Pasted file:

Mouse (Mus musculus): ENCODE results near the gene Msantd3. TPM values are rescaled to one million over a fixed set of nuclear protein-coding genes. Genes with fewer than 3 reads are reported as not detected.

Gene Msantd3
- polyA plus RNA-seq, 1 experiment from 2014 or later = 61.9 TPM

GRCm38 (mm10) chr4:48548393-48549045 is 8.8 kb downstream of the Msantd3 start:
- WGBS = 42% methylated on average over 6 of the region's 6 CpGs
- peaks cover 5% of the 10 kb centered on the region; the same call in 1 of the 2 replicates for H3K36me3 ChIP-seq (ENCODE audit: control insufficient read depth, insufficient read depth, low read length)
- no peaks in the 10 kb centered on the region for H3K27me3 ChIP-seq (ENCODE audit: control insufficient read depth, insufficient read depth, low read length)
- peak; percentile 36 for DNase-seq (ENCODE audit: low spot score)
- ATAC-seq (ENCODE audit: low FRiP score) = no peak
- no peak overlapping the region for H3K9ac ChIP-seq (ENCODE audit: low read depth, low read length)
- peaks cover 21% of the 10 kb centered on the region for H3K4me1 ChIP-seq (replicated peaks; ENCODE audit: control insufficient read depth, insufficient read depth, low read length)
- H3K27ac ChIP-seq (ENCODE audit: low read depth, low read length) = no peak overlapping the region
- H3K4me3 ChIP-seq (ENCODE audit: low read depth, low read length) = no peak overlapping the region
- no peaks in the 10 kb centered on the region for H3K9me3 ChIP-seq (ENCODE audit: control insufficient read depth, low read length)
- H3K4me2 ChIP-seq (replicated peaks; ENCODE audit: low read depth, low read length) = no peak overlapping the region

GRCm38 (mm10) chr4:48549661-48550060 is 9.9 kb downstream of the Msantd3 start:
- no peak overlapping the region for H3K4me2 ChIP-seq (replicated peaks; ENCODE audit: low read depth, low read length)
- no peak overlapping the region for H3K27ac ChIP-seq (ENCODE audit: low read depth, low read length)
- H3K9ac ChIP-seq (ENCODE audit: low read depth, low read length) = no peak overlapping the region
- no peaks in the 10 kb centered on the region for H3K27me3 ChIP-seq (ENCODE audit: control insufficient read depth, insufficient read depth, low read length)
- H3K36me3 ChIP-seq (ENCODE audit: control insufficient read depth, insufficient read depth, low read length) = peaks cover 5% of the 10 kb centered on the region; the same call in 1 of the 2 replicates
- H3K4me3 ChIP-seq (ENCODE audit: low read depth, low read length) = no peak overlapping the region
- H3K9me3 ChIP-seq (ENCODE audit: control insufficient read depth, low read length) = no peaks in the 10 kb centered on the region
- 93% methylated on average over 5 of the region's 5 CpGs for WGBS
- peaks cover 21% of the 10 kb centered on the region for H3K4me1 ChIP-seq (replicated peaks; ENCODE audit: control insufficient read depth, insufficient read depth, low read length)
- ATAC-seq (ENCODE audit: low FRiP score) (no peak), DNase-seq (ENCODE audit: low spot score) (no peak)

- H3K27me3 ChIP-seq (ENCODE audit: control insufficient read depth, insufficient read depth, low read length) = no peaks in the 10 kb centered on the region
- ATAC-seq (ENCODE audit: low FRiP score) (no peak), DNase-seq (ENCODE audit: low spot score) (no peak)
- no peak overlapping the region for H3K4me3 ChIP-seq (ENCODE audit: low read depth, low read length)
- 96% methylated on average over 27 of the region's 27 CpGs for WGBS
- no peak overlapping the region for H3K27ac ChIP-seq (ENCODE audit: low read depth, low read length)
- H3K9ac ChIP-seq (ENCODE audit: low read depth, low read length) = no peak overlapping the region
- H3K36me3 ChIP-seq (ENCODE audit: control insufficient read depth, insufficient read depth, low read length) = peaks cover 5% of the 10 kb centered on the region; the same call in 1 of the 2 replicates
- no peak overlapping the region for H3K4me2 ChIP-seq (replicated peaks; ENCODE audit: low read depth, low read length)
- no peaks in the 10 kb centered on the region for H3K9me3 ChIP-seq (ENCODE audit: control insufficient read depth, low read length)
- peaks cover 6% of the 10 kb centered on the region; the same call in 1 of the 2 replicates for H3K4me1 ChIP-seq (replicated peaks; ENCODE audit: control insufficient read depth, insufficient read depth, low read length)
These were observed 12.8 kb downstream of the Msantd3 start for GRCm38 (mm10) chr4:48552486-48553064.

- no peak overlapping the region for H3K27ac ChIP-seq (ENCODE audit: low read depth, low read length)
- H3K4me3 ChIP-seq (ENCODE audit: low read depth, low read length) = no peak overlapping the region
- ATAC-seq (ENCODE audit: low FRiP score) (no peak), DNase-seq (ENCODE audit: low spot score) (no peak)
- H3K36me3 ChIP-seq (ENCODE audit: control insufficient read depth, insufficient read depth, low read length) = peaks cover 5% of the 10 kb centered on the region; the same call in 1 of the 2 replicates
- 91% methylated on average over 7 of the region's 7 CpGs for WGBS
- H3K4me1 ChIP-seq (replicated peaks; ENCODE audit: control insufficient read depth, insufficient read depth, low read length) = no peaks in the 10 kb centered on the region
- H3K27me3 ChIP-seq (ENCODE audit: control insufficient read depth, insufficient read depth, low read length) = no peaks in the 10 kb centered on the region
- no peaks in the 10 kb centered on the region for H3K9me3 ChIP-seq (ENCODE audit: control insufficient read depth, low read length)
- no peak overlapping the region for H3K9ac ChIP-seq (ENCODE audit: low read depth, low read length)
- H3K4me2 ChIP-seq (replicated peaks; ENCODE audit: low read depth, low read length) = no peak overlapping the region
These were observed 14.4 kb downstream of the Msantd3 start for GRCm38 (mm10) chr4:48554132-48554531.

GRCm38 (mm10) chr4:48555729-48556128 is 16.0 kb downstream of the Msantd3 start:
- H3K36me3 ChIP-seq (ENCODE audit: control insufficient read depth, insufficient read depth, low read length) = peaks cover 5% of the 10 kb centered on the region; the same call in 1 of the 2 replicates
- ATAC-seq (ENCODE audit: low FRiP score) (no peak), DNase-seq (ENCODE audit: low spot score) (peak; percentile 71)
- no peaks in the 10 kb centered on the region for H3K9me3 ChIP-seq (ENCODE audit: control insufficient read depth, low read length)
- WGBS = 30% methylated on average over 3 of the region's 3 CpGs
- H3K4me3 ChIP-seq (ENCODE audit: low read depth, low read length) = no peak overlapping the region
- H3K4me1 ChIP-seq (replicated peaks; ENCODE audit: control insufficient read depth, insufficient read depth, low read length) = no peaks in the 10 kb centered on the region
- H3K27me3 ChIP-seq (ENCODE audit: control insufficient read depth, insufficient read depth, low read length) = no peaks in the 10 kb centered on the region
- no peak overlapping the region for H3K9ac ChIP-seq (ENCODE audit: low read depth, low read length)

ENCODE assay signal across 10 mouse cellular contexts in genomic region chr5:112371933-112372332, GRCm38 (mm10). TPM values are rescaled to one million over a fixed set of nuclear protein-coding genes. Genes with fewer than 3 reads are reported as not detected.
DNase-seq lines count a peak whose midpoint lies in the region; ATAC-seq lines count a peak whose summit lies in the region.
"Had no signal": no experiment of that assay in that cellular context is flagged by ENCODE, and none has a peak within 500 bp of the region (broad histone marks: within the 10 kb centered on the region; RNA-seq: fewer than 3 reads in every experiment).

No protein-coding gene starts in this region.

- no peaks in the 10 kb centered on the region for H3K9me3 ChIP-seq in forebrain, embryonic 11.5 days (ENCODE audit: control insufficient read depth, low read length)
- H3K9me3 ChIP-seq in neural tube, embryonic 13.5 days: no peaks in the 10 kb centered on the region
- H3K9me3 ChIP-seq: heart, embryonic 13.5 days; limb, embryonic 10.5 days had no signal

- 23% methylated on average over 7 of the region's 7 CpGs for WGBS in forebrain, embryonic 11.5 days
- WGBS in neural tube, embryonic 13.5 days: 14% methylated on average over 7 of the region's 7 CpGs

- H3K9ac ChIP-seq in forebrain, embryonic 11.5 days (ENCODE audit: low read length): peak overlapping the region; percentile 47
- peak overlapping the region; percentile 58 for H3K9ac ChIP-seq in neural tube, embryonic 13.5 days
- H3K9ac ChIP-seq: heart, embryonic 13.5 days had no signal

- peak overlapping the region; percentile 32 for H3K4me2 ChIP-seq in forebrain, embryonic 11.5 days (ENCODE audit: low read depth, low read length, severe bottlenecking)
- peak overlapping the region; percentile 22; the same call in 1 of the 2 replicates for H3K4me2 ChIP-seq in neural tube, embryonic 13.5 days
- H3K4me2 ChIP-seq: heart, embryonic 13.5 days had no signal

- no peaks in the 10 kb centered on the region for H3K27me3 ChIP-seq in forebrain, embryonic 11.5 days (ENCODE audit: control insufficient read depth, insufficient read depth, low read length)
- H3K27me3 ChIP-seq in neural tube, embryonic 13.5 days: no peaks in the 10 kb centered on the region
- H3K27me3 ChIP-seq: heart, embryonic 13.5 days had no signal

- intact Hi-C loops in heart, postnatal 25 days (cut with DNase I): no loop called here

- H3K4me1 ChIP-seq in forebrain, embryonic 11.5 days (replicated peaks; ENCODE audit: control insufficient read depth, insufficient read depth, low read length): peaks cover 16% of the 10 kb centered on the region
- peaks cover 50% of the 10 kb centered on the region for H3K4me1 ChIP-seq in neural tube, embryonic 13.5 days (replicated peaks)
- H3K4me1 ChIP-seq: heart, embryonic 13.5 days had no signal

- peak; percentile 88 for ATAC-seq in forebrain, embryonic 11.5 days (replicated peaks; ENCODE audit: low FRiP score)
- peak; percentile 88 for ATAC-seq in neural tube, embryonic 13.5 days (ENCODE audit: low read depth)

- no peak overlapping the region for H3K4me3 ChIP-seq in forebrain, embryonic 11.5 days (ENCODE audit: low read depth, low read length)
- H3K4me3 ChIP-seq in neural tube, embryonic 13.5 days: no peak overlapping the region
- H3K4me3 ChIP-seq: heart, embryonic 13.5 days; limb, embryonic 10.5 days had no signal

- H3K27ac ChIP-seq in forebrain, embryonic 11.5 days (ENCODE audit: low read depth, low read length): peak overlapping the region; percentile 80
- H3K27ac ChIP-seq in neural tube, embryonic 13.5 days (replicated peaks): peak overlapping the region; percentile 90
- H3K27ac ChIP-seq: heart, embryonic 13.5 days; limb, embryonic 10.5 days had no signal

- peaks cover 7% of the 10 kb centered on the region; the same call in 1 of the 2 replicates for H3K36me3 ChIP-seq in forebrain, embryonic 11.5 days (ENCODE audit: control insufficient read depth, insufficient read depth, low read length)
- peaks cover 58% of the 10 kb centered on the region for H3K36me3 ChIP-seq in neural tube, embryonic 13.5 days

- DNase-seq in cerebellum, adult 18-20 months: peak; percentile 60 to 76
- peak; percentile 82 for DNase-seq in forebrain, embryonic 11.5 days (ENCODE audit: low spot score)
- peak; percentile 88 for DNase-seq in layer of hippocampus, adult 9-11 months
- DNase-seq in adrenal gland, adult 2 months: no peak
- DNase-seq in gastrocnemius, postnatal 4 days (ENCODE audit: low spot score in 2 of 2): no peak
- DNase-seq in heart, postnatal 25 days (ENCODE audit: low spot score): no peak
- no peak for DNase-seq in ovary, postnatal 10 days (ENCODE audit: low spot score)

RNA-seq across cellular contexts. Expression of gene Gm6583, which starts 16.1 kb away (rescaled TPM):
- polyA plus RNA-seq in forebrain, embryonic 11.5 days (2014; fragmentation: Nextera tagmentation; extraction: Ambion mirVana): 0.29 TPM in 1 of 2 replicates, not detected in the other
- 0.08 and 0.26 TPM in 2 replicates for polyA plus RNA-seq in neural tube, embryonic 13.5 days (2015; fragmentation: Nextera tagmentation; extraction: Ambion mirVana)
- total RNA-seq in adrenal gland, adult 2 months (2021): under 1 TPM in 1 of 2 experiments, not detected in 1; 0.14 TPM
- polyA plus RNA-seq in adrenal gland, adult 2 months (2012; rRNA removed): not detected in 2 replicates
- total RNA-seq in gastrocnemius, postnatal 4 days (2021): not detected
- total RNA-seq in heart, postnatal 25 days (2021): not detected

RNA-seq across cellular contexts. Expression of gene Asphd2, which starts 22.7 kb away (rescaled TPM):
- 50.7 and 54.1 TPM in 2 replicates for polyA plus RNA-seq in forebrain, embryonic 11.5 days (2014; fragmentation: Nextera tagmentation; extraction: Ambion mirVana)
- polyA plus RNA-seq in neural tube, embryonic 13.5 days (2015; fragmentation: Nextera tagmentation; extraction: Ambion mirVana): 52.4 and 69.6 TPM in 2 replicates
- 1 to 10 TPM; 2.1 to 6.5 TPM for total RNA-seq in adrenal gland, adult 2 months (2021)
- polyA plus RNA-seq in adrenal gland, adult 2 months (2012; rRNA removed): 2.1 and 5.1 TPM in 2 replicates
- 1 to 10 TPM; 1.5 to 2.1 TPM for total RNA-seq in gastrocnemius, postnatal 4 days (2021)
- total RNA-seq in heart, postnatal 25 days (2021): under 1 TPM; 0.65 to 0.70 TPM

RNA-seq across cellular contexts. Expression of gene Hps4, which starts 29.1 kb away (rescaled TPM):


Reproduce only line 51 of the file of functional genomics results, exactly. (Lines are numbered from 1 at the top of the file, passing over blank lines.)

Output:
- ATAC-seq (ENCODE audit: low FRiP score) (no peak), DNase-seq (ENCODE audit: low spot score) (peak; percentile 71)